About Tapestry 2

Some wonderfully colourful yarns
Some wonderfully colourful yarns

About Tapestry Continued/2

Tapestry differs from cloth weaving in two important ways:- firstly the warp (the vertical thread) is completely covered by the weft (the horizontal thread), and secondly the weft thread does not travel all the way across the weaving from edge to edge but works in areas which are dictated by colour and design. In the past, materials used for making tapestry depended largely on what was produced in the area. In Europe wool was the most commonly used material whilst in Egypt cotton and linen were also used. Since the 19th century better trade links and new fibre technologies have meant that tapestry weavers now have access to a wide range of materials both natural and synthetic. Despite this wool is still the most common material, used for its beauty, durability, handle and ability to take dyes successfully, as well as its sustainability and relatively benign preparation processes.

Tapestry makes a firm and solid fabric which does not usually drape enough to be used for clothing or other domestic purposes. It is also an extremely durable and robust fabric, capable of lasting almost indefinitely if protected from strong sunlight and moth. Its prime function has always been decorative. In the days of stone walled castles, tapestries would perform as decoration, soundproofing and insulation. They were portable and could easily be taken down, rolled up and transported when wealthy or royal households moved between their estates at different times of year. They were also sometimes paraded round the streets in procession on holy days. The slow making process of tapestries, maybe a half to three quarters of a square metre per weaver per month, means that they have always been an expensive and prestigious luxury item, highly prized as status symbols by the elite.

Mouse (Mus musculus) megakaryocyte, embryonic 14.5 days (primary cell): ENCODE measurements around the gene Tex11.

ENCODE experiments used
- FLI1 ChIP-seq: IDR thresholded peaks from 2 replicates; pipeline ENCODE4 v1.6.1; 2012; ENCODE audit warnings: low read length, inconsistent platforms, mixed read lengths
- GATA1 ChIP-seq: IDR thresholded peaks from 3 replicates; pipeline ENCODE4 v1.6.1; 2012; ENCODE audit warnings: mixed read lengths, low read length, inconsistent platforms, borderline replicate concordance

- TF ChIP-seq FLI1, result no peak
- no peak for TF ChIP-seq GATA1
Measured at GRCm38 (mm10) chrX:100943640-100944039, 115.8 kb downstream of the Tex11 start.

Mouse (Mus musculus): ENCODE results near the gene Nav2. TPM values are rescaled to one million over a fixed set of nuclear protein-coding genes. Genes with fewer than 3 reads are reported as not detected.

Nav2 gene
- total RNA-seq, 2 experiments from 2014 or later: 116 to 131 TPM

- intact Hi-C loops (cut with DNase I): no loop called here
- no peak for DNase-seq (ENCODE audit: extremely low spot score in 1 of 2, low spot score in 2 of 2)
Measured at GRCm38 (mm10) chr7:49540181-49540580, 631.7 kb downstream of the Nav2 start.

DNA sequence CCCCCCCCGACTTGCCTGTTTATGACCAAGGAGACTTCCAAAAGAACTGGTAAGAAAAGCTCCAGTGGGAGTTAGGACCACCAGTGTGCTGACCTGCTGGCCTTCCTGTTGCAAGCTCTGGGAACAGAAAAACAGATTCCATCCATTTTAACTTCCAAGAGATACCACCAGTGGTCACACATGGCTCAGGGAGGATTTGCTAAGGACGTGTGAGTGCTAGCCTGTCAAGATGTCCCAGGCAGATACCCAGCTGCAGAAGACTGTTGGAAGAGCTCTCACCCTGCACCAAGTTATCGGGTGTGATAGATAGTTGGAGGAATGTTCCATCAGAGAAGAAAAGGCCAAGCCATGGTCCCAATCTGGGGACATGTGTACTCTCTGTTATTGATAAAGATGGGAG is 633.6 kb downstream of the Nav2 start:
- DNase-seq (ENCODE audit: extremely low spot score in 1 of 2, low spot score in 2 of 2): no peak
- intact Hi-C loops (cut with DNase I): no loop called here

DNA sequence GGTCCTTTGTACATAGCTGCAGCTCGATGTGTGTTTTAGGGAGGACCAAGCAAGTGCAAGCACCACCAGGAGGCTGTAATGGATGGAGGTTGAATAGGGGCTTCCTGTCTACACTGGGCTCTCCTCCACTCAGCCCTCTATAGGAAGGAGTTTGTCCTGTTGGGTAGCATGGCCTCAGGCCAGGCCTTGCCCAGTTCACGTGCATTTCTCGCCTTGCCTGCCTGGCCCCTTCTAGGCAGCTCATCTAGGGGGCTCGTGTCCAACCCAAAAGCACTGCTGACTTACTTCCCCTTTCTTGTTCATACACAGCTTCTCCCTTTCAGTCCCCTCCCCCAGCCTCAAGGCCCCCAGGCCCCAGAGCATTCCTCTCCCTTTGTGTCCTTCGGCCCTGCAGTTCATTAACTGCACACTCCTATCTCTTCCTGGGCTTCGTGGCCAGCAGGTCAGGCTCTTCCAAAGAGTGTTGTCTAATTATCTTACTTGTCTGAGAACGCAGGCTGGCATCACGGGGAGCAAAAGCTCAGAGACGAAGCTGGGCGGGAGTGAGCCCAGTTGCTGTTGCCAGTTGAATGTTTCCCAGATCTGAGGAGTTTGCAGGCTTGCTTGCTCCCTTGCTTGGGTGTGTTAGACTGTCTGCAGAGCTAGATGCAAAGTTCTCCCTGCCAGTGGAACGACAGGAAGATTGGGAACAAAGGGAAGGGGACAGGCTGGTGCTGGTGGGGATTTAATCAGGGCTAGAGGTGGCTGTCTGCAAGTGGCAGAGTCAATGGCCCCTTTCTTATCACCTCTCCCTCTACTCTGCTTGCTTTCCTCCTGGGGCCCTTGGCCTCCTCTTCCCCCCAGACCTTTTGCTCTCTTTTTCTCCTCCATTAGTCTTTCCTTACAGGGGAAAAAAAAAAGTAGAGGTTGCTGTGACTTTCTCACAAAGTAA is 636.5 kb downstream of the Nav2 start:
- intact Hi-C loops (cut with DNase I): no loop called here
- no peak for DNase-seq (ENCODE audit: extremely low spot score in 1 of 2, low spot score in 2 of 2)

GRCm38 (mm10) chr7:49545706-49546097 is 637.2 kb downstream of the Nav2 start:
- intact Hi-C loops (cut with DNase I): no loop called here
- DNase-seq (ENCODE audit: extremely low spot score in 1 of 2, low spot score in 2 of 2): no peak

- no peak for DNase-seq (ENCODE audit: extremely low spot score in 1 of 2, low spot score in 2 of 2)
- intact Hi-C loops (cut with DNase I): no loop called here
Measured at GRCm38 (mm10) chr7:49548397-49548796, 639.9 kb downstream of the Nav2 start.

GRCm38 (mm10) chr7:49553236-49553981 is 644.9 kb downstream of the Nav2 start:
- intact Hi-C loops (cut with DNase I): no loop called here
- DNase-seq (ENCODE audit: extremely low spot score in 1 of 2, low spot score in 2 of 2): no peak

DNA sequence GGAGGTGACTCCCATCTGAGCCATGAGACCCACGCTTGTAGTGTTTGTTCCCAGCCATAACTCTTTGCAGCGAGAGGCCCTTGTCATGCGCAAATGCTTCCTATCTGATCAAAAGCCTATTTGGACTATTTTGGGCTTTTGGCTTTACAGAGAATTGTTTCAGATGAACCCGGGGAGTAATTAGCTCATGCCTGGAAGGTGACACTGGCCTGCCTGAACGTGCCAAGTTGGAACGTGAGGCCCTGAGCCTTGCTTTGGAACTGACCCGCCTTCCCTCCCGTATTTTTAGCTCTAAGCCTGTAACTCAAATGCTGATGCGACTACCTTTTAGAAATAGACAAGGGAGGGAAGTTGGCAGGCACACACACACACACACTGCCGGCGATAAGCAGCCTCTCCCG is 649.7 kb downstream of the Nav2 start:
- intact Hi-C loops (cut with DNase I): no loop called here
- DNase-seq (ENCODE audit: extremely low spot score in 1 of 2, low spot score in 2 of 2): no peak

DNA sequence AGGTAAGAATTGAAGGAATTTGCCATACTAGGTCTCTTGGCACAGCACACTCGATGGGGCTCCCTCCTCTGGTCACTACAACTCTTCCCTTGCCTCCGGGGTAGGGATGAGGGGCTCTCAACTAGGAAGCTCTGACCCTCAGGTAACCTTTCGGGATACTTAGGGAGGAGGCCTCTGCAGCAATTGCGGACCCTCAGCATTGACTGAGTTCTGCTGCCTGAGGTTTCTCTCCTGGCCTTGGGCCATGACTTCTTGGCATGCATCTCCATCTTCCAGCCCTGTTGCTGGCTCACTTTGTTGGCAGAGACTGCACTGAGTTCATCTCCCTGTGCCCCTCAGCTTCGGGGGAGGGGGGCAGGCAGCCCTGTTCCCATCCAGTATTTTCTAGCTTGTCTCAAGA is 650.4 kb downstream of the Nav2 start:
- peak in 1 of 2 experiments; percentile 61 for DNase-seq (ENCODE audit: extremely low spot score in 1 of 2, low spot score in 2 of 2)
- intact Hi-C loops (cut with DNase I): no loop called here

About Tapestry page 3

Previous page